Most Democrats and Republicans believe democracy is under threat, but disagree on how

Taylor OrthDirector of Survey Data Journalism
November 02, 2022, 9:45 PM GMT+0

The latest poll from the Economist/YouGov finds that Democrats and Republicans have worries when it comes to the upcoming election — beyond the outcome for their preferred party. Democrats are mostly worried about issues that could arise during the in-person voting process, such as voter intimidation or the spread of COVID-19; Republicans are more worried about vote fraud. Looking toward the outcome of the election, members of both parties anticipate that losing candidates will not accept the results. Beyond this specific election, Democrats and Republicans share the view that American democracy is under threat.


More Democrats than Republicans express multiple concerns about the in-person voting process. Most Democrats (55%) are at least somewhat concerned about the threat of violence at the polls, and 44% are concerned about the availability and accessibility of polling places. Most Republicans have little to no concern about each of these potential issues.

Since the 2020 election, concerns about the spread of COVID-19 at the polls have declined. In October 2020, 46% of Americans who said they intended to vote in-person on Election Day said they were at least somewhat concerned about the spread of COVID-19; this year, only 25% of likely in-person Election Day voters say they have this concern. Most Democrats (54%) remain concerned about COVID at the polls, and Democrats are less likely than Republicans to plan to vote in-person on Election Day.

Likely voters who say they're very or somewhat concerned about each of these three Election Day possibilities — violence, accessibility, and COVID — are far more likely to say they plan to vote early or by mail rather than in person on Election Day.

Many Republicans expect vote fraud, as other polls consistently have found: 71% of Republicans, but just 37% of Democrats, say it is somewhat or very likely that there will be significant fraudulent postal voting. Two-thirds of Democrats (68%) think it's somewhat or very likely that there will be violence at the polls, and majorities also say it is somewhat or very likely that eligible voters will be prevented from voting (67%), or that foreign countries will attempt to interfere in the process (63%). Among people who expect foreign interference, majorities expect China or Russia to be involved in the interference.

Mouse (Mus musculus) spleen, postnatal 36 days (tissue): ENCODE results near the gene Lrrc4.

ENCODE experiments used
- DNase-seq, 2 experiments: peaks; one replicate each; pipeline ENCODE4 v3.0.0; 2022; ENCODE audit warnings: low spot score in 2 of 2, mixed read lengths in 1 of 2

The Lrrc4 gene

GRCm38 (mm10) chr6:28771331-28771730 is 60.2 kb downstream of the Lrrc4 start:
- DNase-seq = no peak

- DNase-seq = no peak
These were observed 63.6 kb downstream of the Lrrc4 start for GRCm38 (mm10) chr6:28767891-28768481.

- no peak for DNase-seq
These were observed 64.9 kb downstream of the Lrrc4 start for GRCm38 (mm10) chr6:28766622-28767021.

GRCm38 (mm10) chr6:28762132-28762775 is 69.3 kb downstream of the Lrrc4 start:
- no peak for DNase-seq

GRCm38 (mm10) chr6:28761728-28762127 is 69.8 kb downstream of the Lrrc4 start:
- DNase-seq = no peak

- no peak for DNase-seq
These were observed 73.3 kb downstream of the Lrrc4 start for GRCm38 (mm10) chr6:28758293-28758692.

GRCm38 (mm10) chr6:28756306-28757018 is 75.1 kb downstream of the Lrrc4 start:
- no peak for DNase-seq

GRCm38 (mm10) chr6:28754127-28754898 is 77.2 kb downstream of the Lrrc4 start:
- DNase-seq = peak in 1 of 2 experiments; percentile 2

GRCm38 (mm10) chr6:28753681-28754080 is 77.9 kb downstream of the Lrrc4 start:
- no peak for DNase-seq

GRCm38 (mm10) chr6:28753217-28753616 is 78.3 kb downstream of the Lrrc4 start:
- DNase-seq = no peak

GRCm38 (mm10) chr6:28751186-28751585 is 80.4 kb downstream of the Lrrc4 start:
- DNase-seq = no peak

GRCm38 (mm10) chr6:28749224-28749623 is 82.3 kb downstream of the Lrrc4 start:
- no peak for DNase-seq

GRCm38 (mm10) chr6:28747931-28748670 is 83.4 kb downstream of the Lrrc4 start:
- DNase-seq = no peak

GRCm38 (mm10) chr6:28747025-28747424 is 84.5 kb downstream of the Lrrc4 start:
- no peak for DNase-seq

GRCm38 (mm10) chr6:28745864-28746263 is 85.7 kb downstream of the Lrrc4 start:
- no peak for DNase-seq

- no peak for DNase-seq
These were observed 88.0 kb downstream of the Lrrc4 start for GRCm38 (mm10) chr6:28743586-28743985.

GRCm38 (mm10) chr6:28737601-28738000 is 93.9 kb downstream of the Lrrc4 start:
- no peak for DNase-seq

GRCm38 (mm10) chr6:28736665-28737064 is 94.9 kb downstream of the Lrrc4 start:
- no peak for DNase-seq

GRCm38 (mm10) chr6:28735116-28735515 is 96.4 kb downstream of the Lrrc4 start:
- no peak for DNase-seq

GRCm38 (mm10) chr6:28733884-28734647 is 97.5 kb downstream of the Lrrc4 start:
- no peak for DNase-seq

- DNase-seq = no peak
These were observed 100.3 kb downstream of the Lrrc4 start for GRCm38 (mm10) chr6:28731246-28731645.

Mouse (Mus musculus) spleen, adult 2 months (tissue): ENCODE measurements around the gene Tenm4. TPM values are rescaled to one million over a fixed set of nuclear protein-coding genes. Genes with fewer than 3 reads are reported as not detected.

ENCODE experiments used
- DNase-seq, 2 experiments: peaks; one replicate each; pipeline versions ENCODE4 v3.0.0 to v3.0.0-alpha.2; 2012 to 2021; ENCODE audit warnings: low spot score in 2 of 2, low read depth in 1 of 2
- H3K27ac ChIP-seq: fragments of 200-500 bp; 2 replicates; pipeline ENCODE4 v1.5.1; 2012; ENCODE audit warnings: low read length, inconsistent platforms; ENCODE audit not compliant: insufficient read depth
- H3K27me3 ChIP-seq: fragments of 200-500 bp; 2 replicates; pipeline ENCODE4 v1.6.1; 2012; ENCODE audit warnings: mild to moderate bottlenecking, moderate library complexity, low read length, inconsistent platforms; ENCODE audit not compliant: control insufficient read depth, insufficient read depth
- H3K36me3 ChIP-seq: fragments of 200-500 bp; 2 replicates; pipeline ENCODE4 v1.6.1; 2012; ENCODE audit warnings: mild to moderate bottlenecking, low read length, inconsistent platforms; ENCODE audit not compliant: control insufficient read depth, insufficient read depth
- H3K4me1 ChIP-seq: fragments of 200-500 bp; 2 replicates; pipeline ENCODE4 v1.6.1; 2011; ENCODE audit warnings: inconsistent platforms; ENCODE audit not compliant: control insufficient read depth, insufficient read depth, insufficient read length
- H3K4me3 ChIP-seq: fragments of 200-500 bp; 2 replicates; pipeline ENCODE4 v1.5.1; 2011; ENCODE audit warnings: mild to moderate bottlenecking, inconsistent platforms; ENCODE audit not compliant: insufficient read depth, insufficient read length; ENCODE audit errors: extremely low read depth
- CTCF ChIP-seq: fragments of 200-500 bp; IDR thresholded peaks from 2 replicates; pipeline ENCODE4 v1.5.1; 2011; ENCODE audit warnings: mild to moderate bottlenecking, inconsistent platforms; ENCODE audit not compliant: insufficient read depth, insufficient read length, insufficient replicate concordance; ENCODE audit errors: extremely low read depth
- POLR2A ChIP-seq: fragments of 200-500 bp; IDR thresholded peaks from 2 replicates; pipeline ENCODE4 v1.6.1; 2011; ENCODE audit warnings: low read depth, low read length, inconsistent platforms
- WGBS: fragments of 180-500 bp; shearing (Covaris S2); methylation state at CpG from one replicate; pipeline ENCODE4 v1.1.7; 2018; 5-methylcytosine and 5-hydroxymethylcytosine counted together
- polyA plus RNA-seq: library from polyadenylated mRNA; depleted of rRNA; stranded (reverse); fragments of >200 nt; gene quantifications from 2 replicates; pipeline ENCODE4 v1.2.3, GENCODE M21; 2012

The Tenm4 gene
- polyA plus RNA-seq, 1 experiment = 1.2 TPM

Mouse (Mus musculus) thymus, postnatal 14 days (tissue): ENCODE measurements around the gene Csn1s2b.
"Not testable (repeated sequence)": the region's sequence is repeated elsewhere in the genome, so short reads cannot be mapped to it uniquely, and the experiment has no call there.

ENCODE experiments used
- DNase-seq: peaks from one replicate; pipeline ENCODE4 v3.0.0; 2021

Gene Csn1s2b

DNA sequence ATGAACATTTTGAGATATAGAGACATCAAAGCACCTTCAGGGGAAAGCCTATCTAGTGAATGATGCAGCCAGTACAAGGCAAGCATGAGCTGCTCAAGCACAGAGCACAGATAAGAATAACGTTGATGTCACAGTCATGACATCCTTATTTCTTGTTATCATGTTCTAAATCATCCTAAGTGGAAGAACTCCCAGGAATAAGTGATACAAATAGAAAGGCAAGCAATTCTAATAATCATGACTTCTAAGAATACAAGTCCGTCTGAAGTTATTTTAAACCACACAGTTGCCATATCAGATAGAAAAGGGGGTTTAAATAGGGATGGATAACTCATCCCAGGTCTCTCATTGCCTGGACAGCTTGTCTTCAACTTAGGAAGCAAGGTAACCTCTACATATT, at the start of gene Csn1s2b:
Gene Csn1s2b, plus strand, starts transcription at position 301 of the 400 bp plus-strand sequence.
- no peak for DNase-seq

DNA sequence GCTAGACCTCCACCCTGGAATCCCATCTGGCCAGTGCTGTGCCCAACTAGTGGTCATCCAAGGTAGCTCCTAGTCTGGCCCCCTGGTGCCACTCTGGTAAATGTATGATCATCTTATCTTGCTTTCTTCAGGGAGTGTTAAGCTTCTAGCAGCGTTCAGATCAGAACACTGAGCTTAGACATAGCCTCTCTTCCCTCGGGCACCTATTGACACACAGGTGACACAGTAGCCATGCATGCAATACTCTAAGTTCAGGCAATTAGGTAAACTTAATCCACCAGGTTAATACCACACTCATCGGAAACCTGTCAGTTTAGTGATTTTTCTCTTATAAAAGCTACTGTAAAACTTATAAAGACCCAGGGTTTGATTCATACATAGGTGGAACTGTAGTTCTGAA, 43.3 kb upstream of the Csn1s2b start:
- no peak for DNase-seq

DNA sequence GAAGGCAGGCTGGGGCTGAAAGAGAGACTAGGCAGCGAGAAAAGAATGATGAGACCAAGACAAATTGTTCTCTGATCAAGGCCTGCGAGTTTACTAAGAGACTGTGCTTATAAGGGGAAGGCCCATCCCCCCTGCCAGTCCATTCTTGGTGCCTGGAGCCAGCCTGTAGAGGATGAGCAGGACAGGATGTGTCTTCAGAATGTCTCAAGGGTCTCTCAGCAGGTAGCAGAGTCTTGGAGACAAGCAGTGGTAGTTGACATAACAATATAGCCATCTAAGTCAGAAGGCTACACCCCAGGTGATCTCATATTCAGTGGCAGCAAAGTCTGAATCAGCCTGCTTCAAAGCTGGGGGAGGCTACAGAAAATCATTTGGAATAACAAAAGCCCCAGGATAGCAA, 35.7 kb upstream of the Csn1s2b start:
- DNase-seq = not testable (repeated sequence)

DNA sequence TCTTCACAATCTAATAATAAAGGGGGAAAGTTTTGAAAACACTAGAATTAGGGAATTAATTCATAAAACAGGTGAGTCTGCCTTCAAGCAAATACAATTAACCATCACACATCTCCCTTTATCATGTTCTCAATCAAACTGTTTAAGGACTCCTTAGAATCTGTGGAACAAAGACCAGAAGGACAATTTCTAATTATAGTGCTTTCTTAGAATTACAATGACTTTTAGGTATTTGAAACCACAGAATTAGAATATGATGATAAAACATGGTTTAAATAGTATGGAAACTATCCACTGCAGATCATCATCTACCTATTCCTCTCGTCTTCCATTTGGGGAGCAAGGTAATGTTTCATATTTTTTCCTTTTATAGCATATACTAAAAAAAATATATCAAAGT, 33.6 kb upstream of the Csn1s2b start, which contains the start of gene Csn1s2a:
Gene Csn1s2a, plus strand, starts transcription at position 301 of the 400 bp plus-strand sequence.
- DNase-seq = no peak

Two-thirds of Americans (66%) believe it is somewhat or very likely that losing candidates will not accept the election results. This includes 76% of Democrats and 60% of Republicans (though only 19% of Republicans consider it very likely). Members of each party differ on whether or not candidates should promise to accept the election's results in advance: 71% of Democrats and 42% of Republicans say candidates should commit to accepting the results. A majority of Republicans (60%) believe that the 2020 election was “stolen” from Donald Trump. This group is divided in terms of whether candidates should promise to accept election results in advance: 39% say they should and 33% say they shouldn't.


While Democrats and Republicans share different views on potential problems with the upcoming election, majorities in each party do share one belief in common: Democracy is under threat. Likely voters are even more likely to believe this.

But just what the threat consists of divides the parties. Asked to describe it in their own words, Republicans and people who lean towards the Republican party mention losing rights and also criticize liberals, Democrats, and Biden — though a few also name Trump. They also cite the media and fear of socialism. Democrats and Democratic-leaners cite election deniers, Trump, and extremism. They also talk about loss of freedoms and voting rights. Some specify the MAGA movement, and even more blame Republicans.

– Carl Bialik and Linley Sanders contributed to this article

Polling by the Economist/YouGov was conducted on October 29 - November 1, 2022 among 1,500 U.S. adult citizens. Explore more on the Economist/YouGov methodology and data.

Image: Adobe Stock (Andrey Popov)